Stud-8 or Better Poker
Strategy lesson by Jennifer
Harman. Basics of Play for
Stud 8. 7 Card Stud/8 or
Better may look a lot like its
cousin 7-Stud,  but there are
some big differences between
the two games. Learn to play
stud 8 poker.
Learn to Play Stud 8 Poker
Poker Strategy Article by Jennifer Harman
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Jennifer Harman
Lesson: 38
Getting Started in Stud-8


Stud-8 or Better is a great game. The rules are nearly identical to regular
7-Card Stud, but there's one key difference. At showdown, the pot is split;
half is given to the player with the best high, and half to the player with the
best low. In order to take a portion of the pot, a low hand must have no card
higher than an 8. If there is no qualifying low, the high hand takes the entire
pot.

With players aiming for both high and low hands, Stud-8 invites a lot of
action. But beginning players, even those with some 7-Card Stud experience,
often come to a Stud-8 table with a poor understanding of what hands do
well in this split-pot game.

To understand what types of hands you should play in Stud-8, you must
grasp this key concept: In Stud-8, you're looking to scoop pots. By scoop, I
mean that you want to take both the high and the low halves of the pot.
That's where you're going to make your real profit.

The starting hands that are most likely to make you the sole winner of a big
pot contain three low suited connectors. For example, As-2s-3s and 4h-5h-6h
have great potential. They'll often make unbeatable lows and have a flush or
a straight to go along with them. So, if you see a hand that starts with three
low suited cards, look to play it aggressively.

You should play hands with three low cards, especially those that include an
Ace. A starting hand like Ac-2d-7c may not have potential to make a flush, but
there is a good chance that you'll create a solid low. And the Ace gives you a
shot at a decent high, with something like Aces-up. Even a hand like 4-5-7
has enough of an opportunity to make both straights and lows to make it
playable.

The major mistake that new Stud-8 players make is that they play
aggressively with hands that might serve them well in a regular game of
7-Card Stud. For instance, a hand like T-J-Q plays well when you only need to
be concerned about creating a high hand. But in Stud-8, this is a hand that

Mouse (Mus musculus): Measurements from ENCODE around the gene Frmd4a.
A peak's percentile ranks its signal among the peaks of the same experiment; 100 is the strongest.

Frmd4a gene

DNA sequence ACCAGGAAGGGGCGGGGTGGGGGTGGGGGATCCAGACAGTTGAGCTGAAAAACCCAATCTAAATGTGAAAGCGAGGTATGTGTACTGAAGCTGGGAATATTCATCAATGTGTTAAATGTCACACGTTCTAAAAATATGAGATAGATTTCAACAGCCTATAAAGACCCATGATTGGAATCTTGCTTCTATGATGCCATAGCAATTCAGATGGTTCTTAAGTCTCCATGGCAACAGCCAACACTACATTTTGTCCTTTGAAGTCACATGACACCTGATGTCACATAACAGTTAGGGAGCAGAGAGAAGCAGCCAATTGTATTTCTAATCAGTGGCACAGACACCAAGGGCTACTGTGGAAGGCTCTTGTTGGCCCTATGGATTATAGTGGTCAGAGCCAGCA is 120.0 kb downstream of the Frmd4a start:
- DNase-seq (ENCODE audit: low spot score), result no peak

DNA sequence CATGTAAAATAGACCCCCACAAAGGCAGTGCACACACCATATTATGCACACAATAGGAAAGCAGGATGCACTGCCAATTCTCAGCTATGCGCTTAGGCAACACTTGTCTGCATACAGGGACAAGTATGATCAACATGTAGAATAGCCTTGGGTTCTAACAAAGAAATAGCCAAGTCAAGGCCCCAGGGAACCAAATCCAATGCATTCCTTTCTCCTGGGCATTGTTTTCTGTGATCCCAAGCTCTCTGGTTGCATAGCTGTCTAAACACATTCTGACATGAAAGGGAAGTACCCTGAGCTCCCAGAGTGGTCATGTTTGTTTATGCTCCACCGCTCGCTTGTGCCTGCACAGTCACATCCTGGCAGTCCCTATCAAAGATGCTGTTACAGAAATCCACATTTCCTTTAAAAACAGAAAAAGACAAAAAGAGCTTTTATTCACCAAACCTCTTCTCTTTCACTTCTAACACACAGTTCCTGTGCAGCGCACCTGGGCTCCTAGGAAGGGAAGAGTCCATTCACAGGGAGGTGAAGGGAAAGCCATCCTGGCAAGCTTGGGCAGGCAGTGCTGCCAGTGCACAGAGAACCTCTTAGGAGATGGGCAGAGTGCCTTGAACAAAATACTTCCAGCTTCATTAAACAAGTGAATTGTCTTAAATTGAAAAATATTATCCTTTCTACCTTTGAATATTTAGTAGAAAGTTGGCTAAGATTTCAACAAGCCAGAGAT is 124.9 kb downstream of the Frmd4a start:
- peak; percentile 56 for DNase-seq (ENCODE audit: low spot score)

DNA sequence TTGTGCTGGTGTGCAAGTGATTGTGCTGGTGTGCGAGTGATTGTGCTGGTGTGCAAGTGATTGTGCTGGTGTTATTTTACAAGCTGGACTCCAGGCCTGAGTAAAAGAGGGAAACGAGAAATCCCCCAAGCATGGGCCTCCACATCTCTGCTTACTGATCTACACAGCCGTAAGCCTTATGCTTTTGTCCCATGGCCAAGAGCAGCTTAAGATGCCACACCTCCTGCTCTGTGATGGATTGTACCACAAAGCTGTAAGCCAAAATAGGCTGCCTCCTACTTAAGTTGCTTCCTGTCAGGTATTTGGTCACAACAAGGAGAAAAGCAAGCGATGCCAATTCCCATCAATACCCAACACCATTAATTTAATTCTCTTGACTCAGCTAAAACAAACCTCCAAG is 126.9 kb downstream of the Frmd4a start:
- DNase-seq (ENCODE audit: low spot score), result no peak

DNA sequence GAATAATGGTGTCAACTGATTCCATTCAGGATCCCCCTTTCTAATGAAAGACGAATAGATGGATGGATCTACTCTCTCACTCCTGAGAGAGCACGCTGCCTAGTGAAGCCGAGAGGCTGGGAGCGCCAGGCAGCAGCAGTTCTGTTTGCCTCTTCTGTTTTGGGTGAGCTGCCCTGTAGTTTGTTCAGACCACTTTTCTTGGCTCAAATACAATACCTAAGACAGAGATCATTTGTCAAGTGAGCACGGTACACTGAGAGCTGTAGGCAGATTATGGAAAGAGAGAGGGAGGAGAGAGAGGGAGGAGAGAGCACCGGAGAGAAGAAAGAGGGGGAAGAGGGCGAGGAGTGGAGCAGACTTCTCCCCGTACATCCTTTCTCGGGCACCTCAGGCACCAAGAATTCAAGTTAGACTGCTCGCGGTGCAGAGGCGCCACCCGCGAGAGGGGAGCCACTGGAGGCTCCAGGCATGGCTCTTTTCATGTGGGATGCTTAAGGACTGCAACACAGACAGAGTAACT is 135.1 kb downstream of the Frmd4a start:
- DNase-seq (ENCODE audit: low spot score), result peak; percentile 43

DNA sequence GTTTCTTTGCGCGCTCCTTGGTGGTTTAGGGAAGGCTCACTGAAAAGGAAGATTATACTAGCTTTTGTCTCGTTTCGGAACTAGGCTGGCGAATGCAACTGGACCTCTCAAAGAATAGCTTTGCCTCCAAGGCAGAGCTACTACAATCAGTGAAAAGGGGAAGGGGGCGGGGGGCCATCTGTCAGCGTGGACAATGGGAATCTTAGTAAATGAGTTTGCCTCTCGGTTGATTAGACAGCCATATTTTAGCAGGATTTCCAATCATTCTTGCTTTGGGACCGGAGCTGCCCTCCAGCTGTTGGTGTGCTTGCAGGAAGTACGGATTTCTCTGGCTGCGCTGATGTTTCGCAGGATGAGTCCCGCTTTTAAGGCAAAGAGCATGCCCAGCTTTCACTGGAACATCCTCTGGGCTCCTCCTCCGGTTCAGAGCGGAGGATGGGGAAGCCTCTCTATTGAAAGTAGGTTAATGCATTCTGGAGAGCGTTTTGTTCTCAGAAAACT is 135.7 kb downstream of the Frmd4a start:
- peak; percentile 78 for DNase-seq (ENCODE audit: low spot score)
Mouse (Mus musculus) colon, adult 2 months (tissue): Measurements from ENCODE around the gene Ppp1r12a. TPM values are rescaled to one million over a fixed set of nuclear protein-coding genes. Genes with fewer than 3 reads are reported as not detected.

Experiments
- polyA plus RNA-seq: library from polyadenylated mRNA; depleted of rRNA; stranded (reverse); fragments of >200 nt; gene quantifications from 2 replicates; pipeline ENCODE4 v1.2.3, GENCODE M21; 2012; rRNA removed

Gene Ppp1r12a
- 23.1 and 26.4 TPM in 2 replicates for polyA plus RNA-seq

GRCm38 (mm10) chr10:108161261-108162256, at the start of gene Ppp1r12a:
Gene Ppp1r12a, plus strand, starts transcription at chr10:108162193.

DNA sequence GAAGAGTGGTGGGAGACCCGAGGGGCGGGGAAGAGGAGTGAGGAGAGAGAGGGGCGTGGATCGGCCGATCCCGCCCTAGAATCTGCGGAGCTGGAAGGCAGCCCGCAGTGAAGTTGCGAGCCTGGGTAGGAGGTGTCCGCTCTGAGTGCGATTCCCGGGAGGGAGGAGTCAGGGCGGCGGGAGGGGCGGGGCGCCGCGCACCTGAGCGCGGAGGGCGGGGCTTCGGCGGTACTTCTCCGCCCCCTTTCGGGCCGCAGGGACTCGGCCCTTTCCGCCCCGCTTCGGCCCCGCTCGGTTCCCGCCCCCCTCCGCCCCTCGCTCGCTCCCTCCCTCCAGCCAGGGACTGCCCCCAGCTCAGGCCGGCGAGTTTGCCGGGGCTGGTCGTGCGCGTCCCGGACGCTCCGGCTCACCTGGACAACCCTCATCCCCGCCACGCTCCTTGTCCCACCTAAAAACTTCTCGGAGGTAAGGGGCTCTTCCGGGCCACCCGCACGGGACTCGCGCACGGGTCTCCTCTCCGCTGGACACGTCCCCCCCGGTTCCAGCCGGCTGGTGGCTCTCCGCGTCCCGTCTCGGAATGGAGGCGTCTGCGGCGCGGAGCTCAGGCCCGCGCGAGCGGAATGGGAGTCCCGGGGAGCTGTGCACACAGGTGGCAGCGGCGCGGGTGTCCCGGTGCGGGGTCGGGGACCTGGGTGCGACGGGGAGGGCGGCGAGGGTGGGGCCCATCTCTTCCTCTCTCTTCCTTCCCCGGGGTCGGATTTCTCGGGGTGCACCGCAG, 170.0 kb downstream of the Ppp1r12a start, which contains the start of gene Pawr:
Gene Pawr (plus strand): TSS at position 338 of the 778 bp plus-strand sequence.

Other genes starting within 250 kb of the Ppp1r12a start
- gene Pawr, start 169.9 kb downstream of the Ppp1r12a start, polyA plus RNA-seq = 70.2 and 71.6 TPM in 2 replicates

should be mucked. With no chance of making a low, a player could find
himself chasing a draw that would only net half the pot. Those sorts of
situations will often lead to dreadful results.

Big pairs, like Jacks, Queens and Kings, are also difficult to play in Stud-8. A
quick example will illustrate the problem big pairs present. Say you're dealt a
Queen and a 7 in the hole, and another Queen as your up-card, giving you a
pair. After the betting on third street, two other players remain, one showing
a 5, the other a 3. This appears to be a good situation for you, as the other
two seem to be looking for lows. But then, on fourth street, the player who
had a 3 catches an Ace and you find a 9. Now you're in a very difficult spot.
The Ace might have helped your opponent's low draw and perhaps added a
straight draw to his hand. Or it might have paired an Ace he had in the hole.
It would be difficult to know where you stand. Even if you were ahead, you
need to be concerned that your opponent will pair the Ace or hit a straight
before the end of the hand.

If you're going to play big pairs in Stud-8, proceed with caution. Be ready to
dump the hand if one or more of your opponents develop a scary board.

The later streets in Stud-8 can be lot of fun as players try to figure out how
their opponents' hands are developing. It takes practice and experience to
become a good Stud-8 player. But if you follow the suggestions for starting
hands I discussed here, you should be on your way to playing Stud-8
profitably.

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